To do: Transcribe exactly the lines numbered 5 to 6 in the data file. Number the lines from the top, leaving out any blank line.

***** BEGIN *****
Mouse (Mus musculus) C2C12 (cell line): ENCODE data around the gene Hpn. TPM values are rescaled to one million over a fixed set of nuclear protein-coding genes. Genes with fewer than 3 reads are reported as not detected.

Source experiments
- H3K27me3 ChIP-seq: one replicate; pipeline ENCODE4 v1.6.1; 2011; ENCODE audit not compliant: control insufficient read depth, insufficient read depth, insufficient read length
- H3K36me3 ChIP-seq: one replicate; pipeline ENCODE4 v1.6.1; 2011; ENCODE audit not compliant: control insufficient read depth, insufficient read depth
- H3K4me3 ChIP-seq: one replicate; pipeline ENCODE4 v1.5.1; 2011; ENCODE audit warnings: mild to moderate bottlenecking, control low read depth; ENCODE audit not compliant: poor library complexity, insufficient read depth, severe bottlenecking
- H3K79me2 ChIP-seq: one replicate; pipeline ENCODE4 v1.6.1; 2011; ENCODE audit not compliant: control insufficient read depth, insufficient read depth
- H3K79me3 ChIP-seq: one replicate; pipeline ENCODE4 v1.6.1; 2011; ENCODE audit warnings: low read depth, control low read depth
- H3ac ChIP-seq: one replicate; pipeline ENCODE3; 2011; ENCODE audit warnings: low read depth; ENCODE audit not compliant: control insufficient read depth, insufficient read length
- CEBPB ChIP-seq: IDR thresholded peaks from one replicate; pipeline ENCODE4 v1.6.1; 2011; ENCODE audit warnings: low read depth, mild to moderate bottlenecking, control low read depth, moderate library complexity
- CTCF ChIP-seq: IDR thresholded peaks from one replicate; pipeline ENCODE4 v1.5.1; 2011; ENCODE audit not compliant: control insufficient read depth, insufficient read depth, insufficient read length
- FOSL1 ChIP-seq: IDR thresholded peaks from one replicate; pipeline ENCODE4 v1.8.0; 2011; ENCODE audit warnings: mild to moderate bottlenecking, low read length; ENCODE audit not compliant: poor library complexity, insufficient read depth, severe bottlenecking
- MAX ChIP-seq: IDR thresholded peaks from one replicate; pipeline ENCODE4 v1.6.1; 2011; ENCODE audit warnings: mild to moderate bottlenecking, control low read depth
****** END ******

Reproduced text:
- H3K4me3 ChIP-seq: one replicate; pipeline ENCODE4 v1.5.1; 2011; ENCODE audit warnings: mild to moderate bottlenecking, control low read depth; ENCODE audit not compliant: poor library complexity, insufficient read depth, severe bottlenecking
- H3K79me2 ChIP-seq: one replicate; pipeline ENCODE4 v1.6.1; 2011; ENCODE audit not compliant: control insufficient read depth, insufficient read depth